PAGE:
# Elementary operations on a matrix and multiplication by elementary matrices

If we have a matrices $$A=\begin{bmatrix} a & b\\ c & d\end{bmatrix} \hskip5mm \mbox{ and } \hskip5mm e_{12}(\lambda)= \begin{bmatrix} 1 & \lambda \\ 0 & 1 \end{bmatrix}$$ then by doing product $$Ae_{12}(\lambda) = \begin{bmatrix} a & a\lambda + b\\ c & c\lambda + d \end{bmatrix} \hskip5mm \mbox{ and } \hskip5mm e_{12}(\lambda)A = \begin{bmatrix} a +c\lambda & b+d\lambda \\ c & d \end{bmatrix}$$ we can interpret that right multiplication by $$e_{12}$$ to $$A$$ gives a column-operation: add $$\lambda$$-times first column to the second column.

In similar way, left multiplication by $$e_{12}(\lambda)$$ to $$A$$ gives row-operation on $$A$$.

Question: Is there any conceptual (not computational, if any) way to see that elementary row and column operations on a matrix can be expressed as multiplication by elementary matrices on left or right, accordingly?

• It seems to me that it should be like this: $$e_{12}(\lambda) A = \begin{bmatrix} a +c\lambda & b+d\lambda \\ c & d \end{bmatrix} \hskip5mm \mbox{ and } \hskip5mm Ae_{12}(\lambda) = \begin{bmatrix} a & a\lambda + b\\ c & c\lambda + d \end{bmatrix}$$ Commented Oct 4, 2021 at 14:56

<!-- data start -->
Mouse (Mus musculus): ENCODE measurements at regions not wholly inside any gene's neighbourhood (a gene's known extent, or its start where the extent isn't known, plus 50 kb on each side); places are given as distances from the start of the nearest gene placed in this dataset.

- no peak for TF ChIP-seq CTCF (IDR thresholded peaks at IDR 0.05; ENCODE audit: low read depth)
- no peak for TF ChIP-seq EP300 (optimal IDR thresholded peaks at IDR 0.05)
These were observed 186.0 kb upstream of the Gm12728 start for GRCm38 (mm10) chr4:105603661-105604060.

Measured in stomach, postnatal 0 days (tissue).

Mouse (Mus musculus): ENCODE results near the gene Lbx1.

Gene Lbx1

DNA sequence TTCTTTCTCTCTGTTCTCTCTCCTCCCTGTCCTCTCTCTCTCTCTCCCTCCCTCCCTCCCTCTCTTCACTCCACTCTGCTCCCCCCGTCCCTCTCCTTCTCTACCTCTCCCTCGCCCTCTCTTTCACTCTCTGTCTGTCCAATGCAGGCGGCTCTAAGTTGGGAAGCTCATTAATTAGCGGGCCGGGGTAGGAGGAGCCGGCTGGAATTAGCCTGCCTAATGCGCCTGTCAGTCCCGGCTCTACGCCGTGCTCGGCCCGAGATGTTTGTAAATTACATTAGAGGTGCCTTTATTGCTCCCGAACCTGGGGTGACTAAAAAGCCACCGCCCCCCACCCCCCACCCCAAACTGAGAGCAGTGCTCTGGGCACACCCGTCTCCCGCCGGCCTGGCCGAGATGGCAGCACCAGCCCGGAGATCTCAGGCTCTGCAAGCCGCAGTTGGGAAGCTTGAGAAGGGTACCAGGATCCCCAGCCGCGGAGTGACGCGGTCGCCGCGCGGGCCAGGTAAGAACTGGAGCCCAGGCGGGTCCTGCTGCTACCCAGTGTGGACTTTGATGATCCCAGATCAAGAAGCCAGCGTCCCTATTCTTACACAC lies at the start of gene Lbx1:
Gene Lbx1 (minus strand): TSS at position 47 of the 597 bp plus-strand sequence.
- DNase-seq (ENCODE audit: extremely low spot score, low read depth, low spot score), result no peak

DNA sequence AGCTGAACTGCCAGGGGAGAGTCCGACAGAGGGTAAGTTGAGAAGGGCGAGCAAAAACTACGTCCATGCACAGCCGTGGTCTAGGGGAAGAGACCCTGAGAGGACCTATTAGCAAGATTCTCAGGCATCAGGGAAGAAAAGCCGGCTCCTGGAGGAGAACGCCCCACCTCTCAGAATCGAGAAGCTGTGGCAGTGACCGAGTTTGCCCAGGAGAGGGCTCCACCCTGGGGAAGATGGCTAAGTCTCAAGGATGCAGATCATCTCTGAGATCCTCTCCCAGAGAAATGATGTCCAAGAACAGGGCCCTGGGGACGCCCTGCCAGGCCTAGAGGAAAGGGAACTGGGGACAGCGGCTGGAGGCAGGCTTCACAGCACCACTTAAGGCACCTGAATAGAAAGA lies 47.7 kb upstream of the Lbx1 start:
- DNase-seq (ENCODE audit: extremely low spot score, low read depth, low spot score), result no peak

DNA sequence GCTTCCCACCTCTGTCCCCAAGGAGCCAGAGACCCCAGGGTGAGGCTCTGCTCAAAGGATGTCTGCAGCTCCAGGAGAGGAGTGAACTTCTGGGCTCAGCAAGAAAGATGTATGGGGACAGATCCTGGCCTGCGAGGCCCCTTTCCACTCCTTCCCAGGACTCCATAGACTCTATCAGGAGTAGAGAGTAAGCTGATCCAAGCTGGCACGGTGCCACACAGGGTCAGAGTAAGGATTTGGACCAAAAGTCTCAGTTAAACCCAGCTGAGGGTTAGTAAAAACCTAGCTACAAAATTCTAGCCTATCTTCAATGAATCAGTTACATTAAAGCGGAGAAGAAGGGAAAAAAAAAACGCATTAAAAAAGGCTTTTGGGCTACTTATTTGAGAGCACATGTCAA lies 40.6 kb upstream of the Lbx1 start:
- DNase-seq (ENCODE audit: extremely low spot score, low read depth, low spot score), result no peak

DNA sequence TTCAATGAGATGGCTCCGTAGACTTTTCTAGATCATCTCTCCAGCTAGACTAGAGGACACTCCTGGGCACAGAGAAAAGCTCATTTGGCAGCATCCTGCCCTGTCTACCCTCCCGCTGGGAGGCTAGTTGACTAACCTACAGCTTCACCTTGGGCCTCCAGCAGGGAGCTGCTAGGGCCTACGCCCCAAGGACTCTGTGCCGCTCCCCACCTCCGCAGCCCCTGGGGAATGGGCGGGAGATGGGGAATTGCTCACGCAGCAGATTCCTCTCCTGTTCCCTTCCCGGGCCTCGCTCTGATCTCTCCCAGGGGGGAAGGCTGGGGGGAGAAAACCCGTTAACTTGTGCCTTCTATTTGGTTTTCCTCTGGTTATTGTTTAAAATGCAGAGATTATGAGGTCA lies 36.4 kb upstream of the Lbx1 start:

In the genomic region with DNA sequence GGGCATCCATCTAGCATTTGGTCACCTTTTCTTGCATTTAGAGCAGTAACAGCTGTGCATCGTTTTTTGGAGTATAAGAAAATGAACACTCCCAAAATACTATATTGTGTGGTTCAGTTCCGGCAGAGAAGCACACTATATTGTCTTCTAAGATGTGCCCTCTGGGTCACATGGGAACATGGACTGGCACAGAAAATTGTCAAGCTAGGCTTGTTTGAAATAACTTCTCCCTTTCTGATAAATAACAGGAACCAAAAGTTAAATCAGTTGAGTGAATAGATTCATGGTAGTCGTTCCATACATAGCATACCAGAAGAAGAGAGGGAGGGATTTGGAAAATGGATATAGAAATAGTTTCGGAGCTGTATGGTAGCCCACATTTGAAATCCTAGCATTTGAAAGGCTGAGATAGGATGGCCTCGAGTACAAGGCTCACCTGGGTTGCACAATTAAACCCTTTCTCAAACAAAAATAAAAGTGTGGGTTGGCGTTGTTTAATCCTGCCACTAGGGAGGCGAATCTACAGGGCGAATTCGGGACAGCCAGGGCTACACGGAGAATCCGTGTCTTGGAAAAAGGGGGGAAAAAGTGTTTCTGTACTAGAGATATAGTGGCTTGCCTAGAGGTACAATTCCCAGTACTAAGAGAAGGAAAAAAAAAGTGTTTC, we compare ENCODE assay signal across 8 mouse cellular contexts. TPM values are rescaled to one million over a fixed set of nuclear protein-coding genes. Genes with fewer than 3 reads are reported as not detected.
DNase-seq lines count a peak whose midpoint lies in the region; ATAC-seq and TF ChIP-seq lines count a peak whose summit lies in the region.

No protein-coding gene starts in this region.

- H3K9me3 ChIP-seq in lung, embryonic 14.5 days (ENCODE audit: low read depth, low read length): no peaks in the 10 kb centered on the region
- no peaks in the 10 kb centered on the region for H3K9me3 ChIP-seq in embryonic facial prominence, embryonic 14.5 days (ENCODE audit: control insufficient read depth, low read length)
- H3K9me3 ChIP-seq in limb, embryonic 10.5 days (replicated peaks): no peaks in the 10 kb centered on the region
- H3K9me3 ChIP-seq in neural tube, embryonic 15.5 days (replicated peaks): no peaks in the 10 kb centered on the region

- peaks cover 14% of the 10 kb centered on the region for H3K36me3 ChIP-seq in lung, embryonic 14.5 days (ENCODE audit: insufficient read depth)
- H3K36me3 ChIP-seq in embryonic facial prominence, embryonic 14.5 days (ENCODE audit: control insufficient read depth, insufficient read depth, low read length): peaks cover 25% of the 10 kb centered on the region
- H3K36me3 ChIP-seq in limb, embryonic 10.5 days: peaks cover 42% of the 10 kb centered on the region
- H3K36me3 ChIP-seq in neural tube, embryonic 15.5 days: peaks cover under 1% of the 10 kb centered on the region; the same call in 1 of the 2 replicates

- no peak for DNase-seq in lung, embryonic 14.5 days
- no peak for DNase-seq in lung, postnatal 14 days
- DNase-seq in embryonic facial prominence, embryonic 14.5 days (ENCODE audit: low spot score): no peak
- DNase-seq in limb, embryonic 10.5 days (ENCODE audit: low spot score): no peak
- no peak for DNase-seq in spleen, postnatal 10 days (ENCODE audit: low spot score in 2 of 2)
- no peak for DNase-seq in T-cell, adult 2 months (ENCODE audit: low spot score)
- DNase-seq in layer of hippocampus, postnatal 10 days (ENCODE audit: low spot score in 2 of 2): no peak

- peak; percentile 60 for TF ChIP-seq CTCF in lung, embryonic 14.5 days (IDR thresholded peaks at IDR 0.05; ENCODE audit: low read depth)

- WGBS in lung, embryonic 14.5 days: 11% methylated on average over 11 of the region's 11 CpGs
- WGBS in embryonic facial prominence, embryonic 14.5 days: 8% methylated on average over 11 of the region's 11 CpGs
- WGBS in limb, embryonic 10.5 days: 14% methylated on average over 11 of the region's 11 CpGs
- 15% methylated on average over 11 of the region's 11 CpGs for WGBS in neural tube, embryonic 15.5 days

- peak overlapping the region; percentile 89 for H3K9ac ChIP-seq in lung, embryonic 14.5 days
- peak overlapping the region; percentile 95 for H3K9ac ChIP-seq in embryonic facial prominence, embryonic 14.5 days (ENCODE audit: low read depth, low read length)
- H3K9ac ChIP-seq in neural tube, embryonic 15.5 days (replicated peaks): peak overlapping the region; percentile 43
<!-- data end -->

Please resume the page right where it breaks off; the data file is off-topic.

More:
• Thanks; I edited it; sorry for the mistake. Commented Oct 4, 2021 at 15:20
• You can search for 3Blue1Brown they have provided intuition behind matrix operations.
– user960916
Commented Oct 4, 2021 at 15:50

Let $$A,B$$ be two matrices of order $$n$$.

We can describe $$B$$ as $$B=(b_1,\ldots,b_n)$$, where $$b_i$$ is its column $$i$$.

Notice that $$AB=(Ab_1,\ldots,Ab_n)$$.

Now apply some column-operation on $$AB$$.

For example, let's say that its column $$i$$ is multiplied by $$\lambda$$.

So we obtain $$(Ab_1,\ldots,\lambda Ab_i,\ldots,Ab_n)$$.

Notice that $$(Ab_1,\ldots,\lambda Ab_i,\ldots,Ab_n)=A(b_1,\ldots,\lambda b_i,\ldots,b_n)$$.

So in order to apply some column-operation on $$AB$$, we can first apply it on $$B$$ and then multiply the resulting matrix with $$A$$.

Can you see what happens if $$B=Id$$?

The same reasoning can be used for row-opperations.

Here conceptual and computational ideas go hand in hand. We can see this by looking at the multiplication of $$A$$ with $$e_{12}(\lambda)$$ in some detail.

We have \begin{align*} \begin{bmatrix}1&\lambda\\ 0&1 \end{bmatrix} &=\begin{bmatrix}1&0\\ 0&1 \end{bmatrix} + \begin{bmatrix}0&\lambda\\ 0&0 \end{bmatrix} =I+\lambda\begin{bmatrix}0&\color{blue}{1}\\ 0&0 \end{bmatrix} \end{align*}

It is the position $$_{12}$$ of the blue marked $$1$$ which determines selected row resp. column of $$A$$.

We obtain \begin{align*} Ae_{12}(\lambda)&=A\left(I+\lambda \begin{bmatrix}0&\color{blue}{1}\\ 0&0 \end{bmatrix}\right) =A+\lambda\begin{bmatrix} 0&\color{blue}{a}\\ 0&\color{blue}{c} \end{bmatrix}\\ e_{12}(\lambda)A&=\left(I+\lambda \begin{bmatrix}0&\color{blue}{1}\\ 0&0 \end{bmatrix}\right)A =A+\lambda\begin{bmatrix} \color{blue}{c}&\color{blue}{d}\\ 0&0 \end{bmatrix} \end{align*}